Just a short update. The semester is in full swing here at Columbia University and there are a lot of things to do (including writing letters of recommendation), so I have had less time to work on the stacks project. I hope/expect to get back to it soon.

Currently, I am still working through the details of the paper by Raynaud and Gruson. I found a (repairable) error in the proof of the main geometric result (existence of devissage; last sentence of the proof of Proposition 1.2.3). It is a small error, but it really is an error and you have to slightly change the set-up in order to fix it. Of course I may be wrong, but I do not think so (for those of you who are taking a look at the paper: try to imagine what it would mean to replace the sentence mentioned above by a fully written out argument, checking all the details). In addition to this, I’m having trouble finding simplifications for almost any of the arguments, as each of the later results in the paper uses the earlier results, in other words, I haven’t been able to split off some parts as independent from the rest.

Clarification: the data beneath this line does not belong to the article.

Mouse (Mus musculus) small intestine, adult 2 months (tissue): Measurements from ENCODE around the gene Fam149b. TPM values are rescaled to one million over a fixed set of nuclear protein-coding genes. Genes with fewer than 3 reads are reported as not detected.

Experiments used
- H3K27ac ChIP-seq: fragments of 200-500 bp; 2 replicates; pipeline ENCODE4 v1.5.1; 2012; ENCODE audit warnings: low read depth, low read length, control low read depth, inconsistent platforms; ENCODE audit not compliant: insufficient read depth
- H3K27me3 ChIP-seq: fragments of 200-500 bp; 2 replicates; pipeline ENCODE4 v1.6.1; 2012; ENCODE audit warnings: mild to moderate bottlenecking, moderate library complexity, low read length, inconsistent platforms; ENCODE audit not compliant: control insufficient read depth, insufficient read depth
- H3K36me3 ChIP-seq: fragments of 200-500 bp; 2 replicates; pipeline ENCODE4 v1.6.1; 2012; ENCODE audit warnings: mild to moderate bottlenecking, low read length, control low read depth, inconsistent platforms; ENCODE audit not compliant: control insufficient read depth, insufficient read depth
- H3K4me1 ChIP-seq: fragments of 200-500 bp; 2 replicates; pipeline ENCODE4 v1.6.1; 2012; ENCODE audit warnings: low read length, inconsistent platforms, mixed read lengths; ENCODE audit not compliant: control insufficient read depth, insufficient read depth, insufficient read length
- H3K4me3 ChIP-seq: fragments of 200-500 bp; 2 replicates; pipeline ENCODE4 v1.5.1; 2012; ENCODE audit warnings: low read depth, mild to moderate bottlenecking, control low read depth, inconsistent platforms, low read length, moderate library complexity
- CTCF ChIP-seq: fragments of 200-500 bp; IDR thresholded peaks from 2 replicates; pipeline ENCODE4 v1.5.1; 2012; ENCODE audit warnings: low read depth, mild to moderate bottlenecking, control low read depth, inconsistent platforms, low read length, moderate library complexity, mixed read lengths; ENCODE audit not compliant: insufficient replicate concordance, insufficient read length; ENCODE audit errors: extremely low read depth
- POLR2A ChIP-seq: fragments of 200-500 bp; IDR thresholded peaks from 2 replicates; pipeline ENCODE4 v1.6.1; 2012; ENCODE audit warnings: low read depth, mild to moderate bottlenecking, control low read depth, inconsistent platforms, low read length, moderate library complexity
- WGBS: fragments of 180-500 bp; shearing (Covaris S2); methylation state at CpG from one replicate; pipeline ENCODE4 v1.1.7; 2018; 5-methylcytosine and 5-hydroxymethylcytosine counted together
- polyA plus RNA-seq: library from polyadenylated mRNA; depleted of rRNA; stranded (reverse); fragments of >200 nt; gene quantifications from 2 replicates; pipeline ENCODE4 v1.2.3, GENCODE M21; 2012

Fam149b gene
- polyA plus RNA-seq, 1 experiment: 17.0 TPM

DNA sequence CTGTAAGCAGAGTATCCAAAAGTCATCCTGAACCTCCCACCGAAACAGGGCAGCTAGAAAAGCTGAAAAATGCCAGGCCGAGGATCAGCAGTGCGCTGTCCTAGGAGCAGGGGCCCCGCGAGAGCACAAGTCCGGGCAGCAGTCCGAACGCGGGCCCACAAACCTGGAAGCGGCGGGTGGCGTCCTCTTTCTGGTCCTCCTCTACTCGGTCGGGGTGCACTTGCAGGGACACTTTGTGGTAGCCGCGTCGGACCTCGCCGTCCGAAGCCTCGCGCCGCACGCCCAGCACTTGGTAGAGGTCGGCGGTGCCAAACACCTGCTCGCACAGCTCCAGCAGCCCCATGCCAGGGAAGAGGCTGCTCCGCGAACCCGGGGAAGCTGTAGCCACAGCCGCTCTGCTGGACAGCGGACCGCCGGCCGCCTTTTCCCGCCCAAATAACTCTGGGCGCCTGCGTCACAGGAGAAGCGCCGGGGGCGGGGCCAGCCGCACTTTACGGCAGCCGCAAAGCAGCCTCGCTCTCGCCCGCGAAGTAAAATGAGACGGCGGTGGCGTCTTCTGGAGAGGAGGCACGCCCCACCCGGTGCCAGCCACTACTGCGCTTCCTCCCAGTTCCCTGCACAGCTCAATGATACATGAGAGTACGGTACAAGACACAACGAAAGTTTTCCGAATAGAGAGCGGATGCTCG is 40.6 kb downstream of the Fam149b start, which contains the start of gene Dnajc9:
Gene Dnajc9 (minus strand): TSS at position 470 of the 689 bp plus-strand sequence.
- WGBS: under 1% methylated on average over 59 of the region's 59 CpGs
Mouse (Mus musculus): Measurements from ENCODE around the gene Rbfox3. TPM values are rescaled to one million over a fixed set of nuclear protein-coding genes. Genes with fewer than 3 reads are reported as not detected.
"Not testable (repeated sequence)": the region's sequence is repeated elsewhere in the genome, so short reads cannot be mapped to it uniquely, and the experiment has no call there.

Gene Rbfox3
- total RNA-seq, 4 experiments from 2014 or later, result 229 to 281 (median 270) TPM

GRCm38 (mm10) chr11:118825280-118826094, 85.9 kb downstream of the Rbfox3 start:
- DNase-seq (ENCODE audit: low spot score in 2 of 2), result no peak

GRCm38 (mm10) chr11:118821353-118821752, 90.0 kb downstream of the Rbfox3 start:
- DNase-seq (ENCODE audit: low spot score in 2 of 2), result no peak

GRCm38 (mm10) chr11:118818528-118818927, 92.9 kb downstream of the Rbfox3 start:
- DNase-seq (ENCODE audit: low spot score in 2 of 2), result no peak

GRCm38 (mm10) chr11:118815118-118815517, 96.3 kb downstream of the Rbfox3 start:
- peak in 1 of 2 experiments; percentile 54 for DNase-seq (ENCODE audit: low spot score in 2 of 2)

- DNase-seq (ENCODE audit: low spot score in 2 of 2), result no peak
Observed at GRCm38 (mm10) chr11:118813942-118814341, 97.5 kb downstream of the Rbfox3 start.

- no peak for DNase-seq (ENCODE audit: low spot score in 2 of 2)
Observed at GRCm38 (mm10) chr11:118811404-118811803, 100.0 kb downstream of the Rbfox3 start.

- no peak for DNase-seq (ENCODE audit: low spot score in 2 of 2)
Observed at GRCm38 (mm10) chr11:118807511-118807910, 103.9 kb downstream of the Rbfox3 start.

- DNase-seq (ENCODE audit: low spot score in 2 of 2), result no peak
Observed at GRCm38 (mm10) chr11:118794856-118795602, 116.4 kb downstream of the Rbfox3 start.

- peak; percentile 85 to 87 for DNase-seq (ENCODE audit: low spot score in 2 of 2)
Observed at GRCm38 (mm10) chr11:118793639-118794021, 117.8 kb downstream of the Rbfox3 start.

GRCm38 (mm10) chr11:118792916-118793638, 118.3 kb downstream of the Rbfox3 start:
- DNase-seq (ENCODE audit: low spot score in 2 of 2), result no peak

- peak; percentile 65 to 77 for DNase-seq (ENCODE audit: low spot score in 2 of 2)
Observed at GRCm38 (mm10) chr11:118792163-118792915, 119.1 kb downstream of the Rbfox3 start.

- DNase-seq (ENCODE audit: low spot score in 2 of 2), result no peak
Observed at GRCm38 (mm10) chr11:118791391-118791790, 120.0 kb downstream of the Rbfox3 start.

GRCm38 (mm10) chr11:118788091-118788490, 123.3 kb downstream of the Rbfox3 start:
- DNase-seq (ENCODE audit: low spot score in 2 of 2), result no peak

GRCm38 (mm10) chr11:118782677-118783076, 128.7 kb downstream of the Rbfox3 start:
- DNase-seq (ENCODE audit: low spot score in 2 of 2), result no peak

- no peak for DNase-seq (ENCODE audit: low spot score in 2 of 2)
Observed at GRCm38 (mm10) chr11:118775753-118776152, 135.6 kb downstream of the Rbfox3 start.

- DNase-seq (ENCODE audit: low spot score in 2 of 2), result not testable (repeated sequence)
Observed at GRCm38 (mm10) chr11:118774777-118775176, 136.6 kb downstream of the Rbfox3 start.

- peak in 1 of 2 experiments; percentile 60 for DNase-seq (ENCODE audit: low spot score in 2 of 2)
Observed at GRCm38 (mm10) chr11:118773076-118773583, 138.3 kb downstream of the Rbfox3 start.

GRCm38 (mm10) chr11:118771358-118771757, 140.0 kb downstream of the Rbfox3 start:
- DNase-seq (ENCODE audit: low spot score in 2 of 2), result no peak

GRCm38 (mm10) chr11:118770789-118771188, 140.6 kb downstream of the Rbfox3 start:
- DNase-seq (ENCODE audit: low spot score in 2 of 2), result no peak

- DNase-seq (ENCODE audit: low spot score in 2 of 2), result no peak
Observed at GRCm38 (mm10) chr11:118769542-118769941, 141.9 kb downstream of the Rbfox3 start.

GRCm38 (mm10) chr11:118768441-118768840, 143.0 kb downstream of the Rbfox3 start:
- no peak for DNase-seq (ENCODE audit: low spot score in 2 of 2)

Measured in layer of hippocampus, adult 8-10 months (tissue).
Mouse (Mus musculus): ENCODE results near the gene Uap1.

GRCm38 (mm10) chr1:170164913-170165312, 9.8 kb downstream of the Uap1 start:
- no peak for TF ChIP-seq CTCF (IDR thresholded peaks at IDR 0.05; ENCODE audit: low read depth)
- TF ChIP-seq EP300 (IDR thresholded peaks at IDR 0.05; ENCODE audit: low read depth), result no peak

I am going to finish writing it all up, as soon as I have more time. But for the moment this experience is teaching me a lesson. Namely, I started working through the details of Raynaud-Gruson as I wanted to have a very general result on flattening stratifications. I was eager to do this, as I wanted to discuss Hilbert schemes/spaces/stacks in the “correct” generality. And this in turn I wanted to do because I want to explain the proof of Artin’s result that a stack X in groupoids over (Sch) whose diagonal is representable by algebraic spaces such that there exists a surjective, flat, finitely presented morphism U —> X where U is a scheme is an algebraic stack. Looking back what I should have done is write a chapter on Hilbert schemes/spaces parameterizing **finite** closed sub schemes/spaces/stacks (maybe even restricting the discussion to the representable separated case). This is much easier, is quite interesting in its own right, and is sufficient for the application in the proof of Artin’s theorem.

On the upside, I have learned a lot more about flatness in the effort to get this material written out fully!

Pingback: Update « Stacks Project Blog